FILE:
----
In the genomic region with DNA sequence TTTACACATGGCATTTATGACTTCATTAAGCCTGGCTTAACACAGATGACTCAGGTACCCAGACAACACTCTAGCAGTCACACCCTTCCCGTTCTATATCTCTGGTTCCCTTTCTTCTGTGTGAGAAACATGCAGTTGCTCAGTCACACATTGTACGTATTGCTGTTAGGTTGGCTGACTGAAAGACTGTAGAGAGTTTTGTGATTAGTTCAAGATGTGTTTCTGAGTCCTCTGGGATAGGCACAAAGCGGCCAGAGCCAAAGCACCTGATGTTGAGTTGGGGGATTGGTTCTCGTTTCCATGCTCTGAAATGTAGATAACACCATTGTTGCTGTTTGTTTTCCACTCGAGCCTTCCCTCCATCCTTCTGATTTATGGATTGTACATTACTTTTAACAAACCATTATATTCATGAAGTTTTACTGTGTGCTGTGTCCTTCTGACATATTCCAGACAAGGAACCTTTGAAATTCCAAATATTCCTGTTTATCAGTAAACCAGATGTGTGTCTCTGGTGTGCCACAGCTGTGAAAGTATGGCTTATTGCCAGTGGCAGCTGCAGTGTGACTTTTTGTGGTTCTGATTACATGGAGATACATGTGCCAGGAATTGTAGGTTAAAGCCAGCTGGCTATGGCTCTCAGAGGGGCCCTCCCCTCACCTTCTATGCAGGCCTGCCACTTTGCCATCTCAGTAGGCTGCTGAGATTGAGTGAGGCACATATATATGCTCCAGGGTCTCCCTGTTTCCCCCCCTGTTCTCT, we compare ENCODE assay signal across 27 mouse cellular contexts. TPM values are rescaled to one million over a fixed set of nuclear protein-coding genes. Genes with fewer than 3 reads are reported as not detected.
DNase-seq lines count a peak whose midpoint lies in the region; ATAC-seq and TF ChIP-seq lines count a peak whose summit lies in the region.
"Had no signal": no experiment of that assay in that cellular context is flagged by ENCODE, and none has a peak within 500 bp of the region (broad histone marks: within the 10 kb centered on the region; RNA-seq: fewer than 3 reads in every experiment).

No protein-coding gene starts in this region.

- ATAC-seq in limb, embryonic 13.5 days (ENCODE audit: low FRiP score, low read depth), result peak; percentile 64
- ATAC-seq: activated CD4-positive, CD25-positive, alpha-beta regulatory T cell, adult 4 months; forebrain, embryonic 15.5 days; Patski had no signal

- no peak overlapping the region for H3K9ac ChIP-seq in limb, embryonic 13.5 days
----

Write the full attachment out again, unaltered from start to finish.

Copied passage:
In the genomic region with DNA sequence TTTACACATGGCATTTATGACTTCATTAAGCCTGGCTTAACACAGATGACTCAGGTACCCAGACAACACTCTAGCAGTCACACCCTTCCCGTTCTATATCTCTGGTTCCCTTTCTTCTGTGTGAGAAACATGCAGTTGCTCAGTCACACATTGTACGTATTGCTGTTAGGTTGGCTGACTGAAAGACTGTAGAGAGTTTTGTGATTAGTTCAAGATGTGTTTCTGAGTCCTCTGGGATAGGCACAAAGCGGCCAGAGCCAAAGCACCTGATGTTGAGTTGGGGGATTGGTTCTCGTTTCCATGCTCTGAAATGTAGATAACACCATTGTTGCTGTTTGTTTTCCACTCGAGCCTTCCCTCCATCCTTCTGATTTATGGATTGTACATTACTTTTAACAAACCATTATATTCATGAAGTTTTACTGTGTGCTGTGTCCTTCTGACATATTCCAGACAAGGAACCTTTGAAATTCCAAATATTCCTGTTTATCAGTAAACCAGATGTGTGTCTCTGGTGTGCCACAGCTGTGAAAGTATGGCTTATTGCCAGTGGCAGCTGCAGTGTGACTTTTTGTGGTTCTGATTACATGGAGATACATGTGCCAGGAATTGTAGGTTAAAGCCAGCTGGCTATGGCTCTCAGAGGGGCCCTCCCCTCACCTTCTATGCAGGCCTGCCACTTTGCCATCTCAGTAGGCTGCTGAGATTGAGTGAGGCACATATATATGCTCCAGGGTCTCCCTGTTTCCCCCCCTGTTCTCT, we compare ENCODE assay signal across 27 mouse cellular contexts. TPM values are rescaled to one million over a fixed set of nuclear protein-coding genes. Genes with fewer than 3 reads are reported as not detected.
DNase-seq lines count a peak whose midpoint lies in the region; ATAC-seq and TF ChIP-seq lines count a peak whose summit lies in the region.
"Had no signal": no experiment of that assay in that cellular context is flagged by ENCODE, and none has a peak within 500 bp of the region (broad histone marks: within the 10 kb centered on the region; RNA-seq: fewer than 3 reads in every experiment).

No protein-coding gene starts in this region.

- ATAC-seq in limb, embryonic 13.5 days (ENCODE audit: low FRiP score, low read depth), result peak; percentile 64
- ATAC-seq: activated CD4-positive, CD25-positive, alpha-beta regulatory T cell, adult 4 months; forebrain, embryonic 15.5 days; Patski had no signal

- no peak overlapping the region for H3K9ac ChIP-seq in limb, embryonic 13.5 days